Public Release: 

Origins of Indo-European languages, new phonological section highlight Language issue

Linguistic Society of America

The March 2015 issue of Language, the flagship scholarly journal of the Linguistic Society of America, is now available online:

https://muse.jhu.edu/journals/language/toc/lan.91.1.html

Highlights of the March issue include a paper on the origins of Indo-European languages which has already been the subject of significant interest, as well as the inaugural article of Language's new online section for "Phonological Analysis".

"Ancestry-constrained phylogenetic analysis supports the Indo-European steppe hypothesis", by Will Chang, Chundra Cathcart, David Hall and Andrew Garrett (all of UC-Berkeley), provides new support for the "steppe hypothesis" or "Kurgan hypothesis", which proposes that Indo-European languages first spread with cultural developments in animal husbandry around 4500 - 3500 BCE.

Chang et al. examined over 200 sets of words from living and historical Indo-European languages. After determining how quickly these words changed over time through statistical modeling, they concluded that the rate of change indicated that the languages which first used these words began to diverge approximately 6,500 years ago, in accordance with the steppe hypothesis. A pre-print version of this article released by the Linguistic Society of America in February received considerable discussion from news media, including the New York Times, Science, and PBS.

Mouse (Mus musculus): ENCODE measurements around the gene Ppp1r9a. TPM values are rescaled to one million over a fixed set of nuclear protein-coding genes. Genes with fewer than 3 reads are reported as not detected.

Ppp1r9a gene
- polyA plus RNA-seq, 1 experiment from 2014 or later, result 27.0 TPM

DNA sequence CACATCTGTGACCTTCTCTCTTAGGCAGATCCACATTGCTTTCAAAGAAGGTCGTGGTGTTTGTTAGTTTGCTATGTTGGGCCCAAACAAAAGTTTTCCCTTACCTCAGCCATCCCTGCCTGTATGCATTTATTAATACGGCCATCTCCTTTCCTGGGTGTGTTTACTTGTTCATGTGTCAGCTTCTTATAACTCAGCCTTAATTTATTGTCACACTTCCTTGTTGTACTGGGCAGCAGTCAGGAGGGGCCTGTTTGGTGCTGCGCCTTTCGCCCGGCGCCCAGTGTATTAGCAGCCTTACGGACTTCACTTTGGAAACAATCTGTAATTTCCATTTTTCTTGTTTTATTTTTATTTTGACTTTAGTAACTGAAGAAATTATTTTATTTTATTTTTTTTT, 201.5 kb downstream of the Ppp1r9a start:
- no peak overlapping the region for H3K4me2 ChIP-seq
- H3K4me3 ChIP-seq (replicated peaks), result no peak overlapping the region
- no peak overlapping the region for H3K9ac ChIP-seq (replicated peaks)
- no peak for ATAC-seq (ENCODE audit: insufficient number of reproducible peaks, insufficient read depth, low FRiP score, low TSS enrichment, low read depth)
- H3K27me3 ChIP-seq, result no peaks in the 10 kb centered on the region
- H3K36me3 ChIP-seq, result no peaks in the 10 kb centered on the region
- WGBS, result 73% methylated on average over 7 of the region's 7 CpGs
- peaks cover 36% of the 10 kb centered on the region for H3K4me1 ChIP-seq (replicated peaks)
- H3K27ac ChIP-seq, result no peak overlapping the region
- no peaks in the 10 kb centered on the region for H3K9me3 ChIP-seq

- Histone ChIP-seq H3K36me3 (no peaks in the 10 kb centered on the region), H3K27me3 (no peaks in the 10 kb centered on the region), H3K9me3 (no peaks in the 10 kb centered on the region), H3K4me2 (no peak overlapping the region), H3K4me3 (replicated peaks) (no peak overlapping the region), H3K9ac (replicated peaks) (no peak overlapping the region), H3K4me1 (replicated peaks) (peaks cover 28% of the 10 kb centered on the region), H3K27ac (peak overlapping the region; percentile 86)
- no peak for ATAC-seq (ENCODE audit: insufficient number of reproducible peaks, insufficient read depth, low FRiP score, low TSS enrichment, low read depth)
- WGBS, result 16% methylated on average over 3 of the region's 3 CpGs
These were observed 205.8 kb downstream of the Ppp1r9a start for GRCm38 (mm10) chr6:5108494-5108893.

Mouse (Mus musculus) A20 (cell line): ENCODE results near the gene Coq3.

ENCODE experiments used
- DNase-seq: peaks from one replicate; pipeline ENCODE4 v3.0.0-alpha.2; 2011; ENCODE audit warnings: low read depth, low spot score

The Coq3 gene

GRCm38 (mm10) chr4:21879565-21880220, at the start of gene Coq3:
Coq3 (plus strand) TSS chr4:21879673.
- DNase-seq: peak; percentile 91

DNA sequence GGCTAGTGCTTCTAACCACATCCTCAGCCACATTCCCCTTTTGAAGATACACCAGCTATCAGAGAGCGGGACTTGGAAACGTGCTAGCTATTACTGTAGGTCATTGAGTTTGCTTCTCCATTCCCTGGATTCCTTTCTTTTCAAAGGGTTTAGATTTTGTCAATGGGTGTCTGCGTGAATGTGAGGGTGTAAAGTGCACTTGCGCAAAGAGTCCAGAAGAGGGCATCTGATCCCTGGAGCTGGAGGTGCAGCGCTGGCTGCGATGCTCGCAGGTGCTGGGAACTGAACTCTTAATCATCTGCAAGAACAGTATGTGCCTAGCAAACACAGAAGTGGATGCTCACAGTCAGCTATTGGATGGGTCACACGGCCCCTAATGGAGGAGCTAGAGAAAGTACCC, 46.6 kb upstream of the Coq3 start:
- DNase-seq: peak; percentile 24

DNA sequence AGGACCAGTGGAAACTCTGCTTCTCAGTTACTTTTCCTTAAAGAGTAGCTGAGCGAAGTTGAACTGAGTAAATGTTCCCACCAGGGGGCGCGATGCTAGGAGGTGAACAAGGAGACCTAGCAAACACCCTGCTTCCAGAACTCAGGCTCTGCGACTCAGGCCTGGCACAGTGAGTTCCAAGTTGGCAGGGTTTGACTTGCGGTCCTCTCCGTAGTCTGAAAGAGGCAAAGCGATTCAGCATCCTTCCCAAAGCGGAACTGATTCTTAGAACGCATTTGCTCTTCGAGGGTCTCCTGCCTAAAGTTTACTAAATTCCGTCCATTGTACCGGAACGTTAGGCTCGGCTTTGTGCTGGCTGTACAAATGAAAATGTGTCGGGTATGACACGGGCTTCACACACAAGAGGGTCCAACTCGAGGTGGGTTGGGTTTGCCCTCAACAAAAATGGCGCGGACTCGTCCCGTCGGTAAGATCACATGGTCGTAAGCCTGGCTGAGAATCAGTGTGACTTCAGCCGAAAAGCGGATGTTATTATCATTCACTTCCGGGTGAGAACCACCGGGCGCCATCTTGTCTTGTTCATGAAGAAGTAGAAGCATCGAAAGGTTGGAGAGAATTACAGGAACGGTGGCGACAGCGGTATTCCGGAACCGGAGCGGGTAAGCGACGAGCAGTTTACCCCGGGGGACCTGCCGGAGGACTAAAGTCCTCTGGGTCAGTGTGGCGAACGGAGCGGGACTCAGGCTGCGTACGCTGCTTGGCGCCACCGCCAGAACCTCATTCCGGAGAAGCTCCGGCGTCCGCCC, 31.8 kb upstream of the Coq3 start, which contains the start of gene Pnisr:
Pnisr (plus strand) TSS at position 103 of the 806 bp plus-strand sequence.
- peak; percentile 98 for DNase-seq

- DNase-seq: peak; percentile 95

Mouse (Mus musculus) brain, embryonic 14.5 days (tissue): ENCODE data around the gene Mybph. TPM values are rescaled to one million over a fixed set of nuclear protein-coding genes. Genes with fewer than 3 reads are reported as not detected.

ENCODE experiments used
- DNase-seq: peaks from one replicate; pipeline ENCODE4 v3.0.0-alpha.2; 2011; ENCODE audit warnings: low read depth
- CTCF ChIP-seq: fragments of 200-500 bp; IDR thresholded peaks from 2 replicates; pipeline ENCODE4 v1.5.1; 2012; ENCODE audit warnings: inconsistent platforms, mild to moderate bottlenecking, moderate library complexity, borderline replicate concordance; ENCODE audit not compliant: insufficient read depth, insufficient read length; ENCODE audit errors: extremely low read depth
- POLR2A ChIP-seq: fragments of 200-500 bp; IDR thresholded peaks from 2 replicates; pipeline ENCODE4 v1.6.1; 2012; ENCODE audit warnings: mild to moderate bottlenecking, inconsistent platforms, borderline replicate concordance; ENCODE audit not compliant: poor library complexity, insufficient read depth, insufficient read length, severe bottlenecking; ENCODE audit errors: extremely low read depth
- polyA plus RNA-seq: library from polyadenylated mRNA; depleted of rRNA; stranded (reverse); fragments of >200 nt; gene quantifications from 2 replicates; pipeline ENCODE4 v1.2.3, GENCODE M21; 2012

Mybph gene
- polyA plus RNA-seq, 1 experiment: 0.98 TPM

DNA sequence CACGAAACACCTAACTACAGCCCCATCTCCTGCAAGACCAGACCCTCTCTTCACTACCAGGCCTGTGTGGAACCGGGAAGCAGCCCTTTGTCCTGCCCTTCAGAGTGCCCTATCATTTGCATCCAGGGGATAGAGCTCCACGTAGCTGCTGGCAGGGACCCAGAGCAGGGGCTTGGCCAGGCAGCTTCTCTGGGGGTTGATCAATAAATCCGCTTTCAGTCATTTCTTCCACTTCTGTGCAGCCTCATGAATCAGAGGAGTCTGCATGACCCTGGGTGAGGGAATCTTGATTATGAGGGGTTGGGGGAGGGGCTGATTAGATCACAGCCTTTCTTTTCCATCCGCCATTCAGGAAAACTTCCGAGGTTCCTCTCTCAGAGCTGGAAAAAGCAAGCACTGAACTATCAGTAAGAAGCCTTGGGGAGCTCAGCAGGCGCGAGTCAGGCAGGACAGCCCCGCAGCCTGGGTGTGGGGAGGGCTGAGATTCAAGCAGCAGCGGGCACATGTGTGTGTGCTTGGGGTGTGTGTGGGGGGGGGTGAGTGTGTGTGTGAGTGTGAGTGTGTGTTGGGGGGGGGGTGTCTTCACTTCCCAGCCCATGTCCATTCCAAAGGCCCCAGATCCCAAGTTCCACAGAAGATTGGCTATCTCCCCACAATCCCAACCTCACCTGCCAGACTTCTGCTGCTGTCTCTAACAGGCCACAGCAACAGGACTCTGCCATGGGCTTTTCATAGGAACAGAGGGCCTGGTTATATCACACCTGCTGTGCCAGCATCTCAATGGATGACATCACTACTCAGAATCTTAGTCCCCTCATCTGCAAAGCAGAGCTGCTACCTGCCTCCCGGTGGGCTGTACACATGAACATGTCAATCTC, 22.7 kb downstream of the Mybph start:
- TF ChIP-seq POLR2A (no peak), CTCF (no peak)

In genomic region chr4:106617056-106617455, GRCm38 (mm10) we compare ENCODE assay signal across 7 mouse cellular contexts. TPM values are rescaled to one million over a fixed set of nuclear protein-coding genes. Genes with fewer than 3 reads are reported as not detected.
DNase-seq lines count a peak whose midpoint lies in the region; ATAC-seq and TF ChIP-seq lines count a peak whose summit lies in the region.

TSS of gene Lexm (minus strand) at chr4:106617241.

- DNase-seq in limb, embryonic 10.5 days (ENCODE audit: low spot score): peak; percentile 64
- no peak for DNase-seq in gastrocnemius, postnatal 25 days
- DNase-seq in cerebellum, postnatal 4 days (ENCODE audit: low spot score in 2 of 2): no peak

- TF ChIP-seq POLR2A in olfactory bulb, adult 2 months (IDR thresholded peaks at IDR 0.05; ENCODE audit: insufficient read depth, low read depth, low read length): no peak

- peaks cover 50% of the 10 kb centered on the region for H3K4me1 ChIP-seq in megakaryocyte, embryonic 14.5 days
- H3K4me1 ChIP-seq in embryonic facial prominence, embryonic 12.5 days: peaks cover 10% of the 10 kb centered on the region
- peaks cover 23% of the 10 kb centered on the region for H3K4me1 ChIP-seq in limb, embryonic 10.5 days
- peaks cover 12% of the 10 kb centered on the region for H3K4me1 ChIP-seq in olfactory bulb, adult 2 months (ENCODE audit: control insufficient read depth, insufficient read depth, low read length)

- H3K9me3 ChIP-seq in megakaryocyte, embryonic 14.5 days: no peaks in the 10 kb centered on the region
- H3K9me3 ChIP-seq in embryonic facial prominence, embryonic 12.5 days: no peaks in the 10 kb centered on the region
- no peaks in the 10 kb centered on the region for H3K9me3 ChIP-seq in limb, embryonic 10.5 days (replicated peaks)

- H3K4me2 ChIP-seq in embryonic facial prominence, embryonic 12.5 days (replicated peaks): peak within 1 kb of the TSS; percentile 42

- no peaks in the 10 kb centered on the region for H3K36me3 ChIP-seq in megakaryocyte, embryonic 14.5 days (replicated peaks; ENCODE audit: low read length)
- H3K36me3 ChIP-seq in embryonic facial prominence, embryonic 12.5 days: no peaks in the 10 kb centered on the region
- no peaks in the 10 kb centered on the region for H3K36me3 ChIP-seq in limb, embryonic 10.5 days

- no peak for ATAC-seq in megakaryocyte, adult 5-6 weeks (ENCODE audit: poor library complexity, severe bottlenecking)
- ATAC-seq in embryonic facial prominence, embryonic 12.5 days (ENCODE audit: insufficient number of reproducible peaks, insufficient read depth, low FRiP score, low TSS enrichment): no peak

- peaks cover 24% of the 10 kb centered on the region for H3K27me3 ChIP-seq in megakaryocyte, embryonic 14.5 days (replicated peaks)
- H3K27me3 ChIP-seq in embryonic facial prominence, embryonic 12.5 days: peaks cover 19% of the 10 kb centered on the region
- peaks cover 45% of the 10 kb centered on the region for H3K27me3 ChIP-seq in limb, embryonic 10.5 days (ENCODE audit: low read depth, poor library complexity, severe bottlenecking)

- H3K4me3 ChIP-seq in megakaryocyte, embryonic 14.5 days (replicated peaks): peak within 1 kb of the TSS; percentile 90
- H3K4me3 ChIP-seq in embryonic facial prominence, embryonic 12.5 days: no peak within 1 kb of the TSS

The March issue of Language also marks the debut of "Phonological Analysis", a new online-only section of Language dedicated to detailed examination of phonological data, theories, and models. The inaugural article of Phonological Analysis, "The foot domain in Bambara" (Christopher R. Green; University of Maryland - CASL), examines the role of the metrical foot, a linguistic unit built from syllables, in Bambara, a language spoken in Mali and western Africa. Using an array of primary data, Green demonstrates that a single assignment of metrical feet in Bambara unifies a set of linguistic phenomena previously thought to be separate.

Phonological Analysis is the newest of several online-only sections to be added to Language; other recent additions include sections on "Teaching Linguistics" and "Language and Public Policy".

Other articles in the March issue of Language include:

  • "Invariance in argument realization: The case of Iroquoian" (Jean-Pierre Koenig and Karin Michelson)

  • "Learning nonadjacent dependencies in phonology: Transparent vowels in vowel harmony" (Sara Finley)

  • "Rare-class adjectives in the tough construction" (Nicholas Fleisher)

  • "The real-time comprehension of WH-dependencies in a WH-agreement language" (Matthew Wagers, Manuel F. Borja, and Sandra Chung)

  • "Morphosyntactic complexity: a typology of lexical splits" (Greville G. Corbett)

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The newest issue of Language is now available on Project MUSE, and is free to access for all LSA members and institutional subscribers. (The Chang et al. article is still freely available in preprint form.) Those interested in becoming a subscriber to Language and a member of the LSA can learn more on the LSA website:

http://www.linguisticsociety.org/join

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